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High-accuracy optical frequency standard

With the aid of a single stored ytterbium ion, the frequency of blue laser light has been stabilized with an accuracy of a few hertz. Thus, a reference frequency in the optical wavelength region has been established which, at present, is among the most accurate in the world.

The ion trap used in the experiment: A) end cap electrodes and B) ring electrode (1.3 mm diameter) to generate the quadrupole trap field, C) ytterbium oven, D) electron source (heatable filament)

The SI units for time (second) and frequency (hertz) are the measurement units which can be realized by far with the highest precision of any SI unit. Today, PTB and other metrology institutes operate the most precise cesium atomic clocks in the world on a routine basis. With these clocks a relative accuracy of almost 10-15 is achieved for the realization of timing signals and standard frequencies (see PTB-news 01.3). However, precision measurements of fundamental constants as well as new tests of fundamental physical theories require the comparison of precise clocks and call for atomic frequency standards of even higher accuracy and short-time stability. This can be achieved by increasing the frequency of the clock signal with which the reference atoms are excited. In this context the shift from the microwave range (cesium clock: 9,2 GHz) to the higher optical frequency region (100 THz to 1000 THz) is of particular advantage. The accuracy of an optical frequency standard can be transferred to the microwave range and to any other optical frequency using optical frequency comb generators (see PTB-news 00.3).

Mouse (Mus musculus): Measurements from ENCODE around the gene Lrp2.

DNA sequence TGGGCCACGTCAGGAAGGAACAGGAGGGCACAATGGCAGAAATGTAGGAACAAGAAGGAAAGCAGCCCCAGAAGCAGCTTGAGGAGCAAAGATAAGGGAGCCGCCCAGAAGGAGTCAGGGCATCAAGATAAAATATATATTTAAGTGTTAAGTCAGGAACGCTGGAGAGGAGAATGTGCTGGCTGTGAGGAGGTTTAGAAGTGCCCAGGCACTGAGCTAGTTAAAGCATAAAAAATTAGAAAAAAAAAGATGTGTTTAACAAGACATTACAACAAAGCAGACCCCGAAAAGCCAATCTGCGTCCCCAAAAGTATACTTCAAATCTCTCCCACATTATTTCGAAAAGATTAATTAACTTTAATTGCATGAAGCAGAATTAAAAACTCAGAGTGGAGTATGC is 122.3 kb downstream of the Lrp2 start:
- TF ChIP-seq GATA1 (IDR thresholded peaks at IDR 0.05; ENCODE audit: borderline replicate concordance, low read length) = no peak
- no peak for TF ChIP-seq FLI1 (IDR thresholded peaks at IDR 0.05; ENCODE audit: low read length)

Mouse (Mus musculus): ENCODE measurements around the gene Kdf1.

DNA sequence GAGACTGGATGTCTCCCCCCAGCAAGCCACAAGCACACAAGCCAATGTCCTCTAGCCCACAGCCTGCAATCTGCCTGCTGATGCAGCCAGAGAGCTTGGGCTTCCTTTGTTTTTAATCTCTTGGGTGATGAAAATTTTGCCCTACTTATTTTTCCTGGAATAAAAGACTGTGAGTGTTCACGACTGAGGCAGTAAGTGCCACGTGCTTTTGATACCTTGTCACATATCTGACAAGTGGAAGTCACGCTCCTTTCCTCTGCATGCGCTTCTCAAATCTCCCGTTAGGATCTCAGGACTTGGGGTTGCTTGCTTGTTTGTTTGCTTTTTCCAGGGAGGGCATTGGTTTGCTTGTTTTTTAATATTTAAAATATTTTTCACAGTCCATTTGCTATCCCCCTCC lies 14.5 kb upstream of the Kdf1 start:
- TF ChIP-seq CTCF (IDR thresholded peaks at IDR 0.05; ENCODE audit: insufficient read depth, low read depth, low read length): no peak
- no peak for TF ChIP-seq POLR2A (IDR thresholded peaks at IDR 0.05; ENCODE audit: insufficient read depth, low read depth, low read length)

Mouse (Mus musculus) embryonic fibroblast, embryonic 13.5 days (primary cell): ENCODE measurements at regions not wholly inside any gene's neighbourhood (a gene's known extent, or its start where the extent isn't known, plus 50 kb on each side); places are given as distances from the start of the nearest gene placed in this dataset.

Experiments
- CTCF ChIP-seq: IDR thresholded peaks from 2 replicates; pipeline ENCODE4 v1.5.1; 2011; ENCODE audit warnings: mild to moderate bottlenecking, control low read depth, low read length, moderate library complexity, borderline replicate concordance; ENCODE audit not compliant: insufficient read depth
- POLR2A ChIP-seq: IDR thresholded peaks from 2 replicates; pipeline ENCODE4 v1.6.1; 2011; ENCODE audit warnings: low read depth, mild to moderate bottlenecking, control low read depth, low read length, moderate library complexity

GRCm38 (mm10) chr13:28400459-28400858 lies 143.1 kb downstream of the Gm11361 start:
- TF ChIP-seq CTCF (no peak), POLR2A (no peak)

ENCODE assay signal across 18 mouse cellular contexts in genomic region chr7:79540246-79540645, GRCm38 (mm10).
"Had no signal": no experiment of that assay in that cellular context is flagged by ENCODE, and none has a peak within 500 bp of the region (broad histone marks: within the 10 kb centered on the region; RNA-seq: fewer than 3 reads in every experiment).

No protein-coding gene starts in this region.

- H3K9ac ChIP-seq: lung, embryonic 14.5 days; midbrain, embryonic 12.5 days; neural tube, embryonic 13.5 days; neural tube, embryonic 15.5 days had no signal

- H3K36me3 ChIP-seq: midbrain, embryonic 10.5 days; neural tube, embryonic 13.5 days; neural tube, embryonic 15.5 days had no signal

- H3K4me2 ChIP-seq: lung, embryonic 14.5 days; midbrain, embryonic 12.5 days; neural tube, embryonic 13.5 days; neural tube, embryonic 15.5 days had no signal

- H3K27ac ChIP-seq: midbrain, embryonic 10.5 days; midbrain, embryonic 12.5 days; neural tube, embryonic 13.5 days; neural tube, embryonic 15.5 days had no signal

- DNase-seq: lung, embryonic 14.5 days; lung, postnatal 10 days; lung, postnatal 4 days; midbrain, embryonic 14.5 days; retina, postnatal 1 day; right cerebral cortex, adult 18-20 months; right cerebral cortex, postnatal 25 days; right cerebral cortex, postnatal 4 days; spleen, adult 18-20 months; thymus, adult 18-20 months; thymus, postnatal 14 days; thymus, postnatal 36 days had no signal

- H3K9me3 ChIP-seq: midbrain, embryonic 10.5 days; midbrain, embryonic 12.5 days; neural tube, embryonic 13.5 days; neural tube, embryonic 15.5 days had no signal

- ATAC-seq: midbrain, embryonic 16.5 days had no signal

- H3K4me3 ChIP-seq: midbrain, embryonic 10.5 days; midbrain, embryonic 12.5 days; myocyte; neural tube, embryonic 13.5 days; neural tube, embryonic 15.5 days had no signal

A single laser-cooled ion stored in a radiofrequency ion trap offers a particularly high accuracy potential for optical frequency standards. The 171Yb+ ion investigated at PTB is one of the ions for which systematic perturbations of the atomic transition frequency seem to be controllable up to a relative uncertainty of 10-18. In the experiments the resonance signal of a stored 171Yb+ ion was used to stabilize the frequency of a specially designed 435,5 nm semiconductor laser system. The laser frequency thus defined in atomic terms was measured using a frequency comb generator and the PTB cesium reference standard CSF1. The statistical uncertainty component dominates the 1-rho-uncertainty of 6 Hz which was achieved so far for the measured frequency value (688 358 979 309 312 Hz) so far achieved. The frequency values measured within several weeks differ by only ± 2,6 Hz.

Very likely the uncertainty of the 171Yb+ frequency standard can be further reduced by several orders of magnitude in future work.
At present an experiment is being prepared to directly compare two 171Yb+ standards. The goal is to obtain information about the influence of the storage conditions on the atomic transition frequency - independent of the accuracy and stability limitations of the cesium reference. Future work will aim at significantly reducing the measurement uncertainty.

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